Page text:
In the foyer of a hotel in downtown Toronto sits the striking Sharin Foo, the reigning queen of Denmark’s noise-pop scene.

Unless they were a fan, a passerby wouldn’t have a clue that the easy-going, blue-eyed beauty be the lipsticked half of The Raveonettes. And while nothing about Foo flags rocker ego, even upon first glance anyone would confidently wager that Foo is not a banker – not with those bangs.

It’s easy to glance at The Raveonettes and say they’re just a modern Jesus and Mary Chain, or clump their look in with that of the Coachella hipsterbot lot, but, as Foo explains, there’s no set plan for The Raveonettes look — that is to say, there is in fact, no look.

“It’s not like we talk about what we’re going to wear tonight,” says Foo, when asked if the band feels confined by any of their genre’s style parameters.

“Fashion to me is not as important as style,” she says over the noise of the bustling lobby. “I like to think that I appreciate the aesthetic in everything – the beauty in architecture, the beauty in food – but as for fashion, it comes and goes, whereas style is much different.”

A fashion icon in her own right, Foo’s personal style speaks to The Raveonettes’ distinctly European whimsy and post-punk musical sensibility.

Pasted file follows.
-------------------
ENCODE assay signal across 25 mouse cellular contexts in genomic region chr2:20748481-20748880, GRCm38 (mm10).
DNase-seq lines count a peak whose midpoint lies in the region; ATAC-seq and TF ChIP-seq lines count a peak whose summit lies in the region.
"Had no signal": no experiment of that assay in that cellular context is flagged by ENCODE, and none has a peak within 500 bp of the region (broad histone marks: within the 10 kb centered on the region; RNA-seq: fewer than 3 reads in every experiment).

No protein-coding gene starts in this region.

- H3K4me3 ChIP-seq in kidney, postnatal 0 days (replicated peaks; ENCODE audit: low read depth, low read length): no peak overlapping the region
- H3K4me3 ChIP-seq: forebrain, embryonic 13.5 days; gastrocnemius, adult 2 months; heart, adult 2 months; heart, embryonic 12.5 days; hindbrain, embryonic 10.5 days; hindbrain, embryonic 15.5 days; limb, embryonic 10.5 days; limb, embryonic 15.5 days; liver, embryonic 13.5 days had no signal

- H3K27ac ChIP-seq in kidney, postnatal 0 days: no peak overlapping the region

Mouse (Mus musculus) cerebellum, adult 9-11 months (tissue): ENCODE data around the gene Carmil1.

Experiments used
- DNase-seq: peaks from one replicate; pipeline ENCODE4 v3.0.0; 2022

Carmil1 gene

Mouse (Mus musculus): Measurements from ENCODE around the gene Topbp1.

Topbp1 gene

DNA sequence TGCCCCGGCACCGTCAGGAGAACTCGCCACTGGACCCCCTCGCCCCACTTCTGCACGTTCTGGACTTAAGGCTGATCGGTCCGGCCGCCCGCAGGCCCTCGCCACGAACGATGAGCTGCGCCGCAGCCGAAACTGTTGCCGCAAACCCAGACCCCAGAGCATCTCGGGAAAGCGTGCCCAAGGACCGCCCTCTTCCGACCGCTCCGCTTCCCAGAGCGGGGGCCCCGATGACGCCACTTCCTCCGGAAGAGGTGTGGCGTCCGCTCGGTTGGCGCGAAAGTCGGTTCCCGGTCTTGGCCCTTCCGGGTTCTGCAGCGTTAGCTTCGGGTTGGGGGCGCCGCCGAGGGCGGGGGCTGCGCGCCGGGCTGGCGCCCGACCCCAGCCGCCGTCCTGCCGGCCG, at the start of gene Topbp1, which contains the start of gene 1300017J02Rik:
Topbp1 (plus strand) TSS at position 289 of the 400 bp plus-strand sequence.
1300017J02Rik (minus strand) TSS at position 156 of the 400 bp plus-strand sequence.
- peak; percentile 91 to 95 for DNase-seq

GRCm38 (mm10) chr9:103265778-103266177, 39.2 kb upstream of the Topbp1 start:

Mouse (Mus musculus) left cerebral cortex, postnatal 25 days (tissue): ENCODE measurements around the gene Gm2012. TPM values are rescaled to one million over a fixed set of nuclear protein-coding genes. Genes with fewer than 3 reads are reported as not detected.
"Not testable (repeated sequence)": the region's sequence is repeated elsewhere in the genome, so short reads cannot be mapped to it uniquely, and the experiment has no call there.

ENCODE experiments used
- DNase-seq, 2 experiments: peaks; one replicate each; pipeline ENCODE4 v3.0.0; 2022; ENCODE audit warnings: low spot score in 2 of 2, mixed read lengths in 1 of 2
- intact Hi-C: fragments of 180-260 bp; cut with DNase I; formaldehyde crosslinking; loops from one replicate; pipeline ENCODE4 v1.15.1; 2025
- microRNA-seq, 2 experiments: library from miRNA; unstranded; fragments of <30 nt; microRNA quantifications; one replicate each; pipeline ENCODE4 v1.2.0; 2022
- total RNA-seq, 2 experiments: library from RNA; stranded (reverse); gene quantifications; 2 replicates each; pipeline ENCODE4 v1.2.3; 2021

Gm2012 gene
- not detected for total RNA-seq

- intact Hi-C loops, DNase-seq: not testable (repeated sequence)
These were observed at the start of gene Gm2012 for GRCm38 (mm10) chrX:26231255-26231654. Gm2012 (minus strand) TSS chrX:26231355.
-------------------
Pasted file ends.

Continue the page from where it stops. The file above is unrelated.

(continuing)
“We’ve always been very visual, we like to be part of that,” she says. “We find it to be another creative outlet.”

The band doesn’t use a stylist, there’s no scheme on what they’ll wear for any given show, and with the exception of photo shoots – where Foo is happy to let her boundaries be pushed – she’s more interested in personal comfort than trend.

“I like [the Swedish brand] ACNE, mostly the jeans, but I like a lot of the other stuff they do, it’s all great quality.”


Then there are the two designers she loves.

“The Danish designers Camilla Staerk – she’s incredible,” says Foo, a smile creeping across her face, “and Peter Jensen.”



Both designers’ runaway fancies are near seamless extensions of The Raveonettes’ self-consciously cute pastiche take on the Mods. Staerk’s collections have been called darkly romantic, innovative, and sharply cut, while Jensen’s designs have an element of mischievous humour (see his homage to former Olympic skater Tonya Harding) and are simultaneously unconventional and wearable.

The Raveonettes are one of those bands that have cultivated cult status in both the music and fashion world, and as they tour in promotion of their fourth album, In and Out of Control, there’s no doubt that though the Danish-born duo may unintentionally evoke awe from hybrids, they will continue to build their reputation on enigmatic lyrics sung out with bubble gum sweetness muffled beneath rhythmic distortion, playing music that will reverberate in crowds long after they’ve unplugged.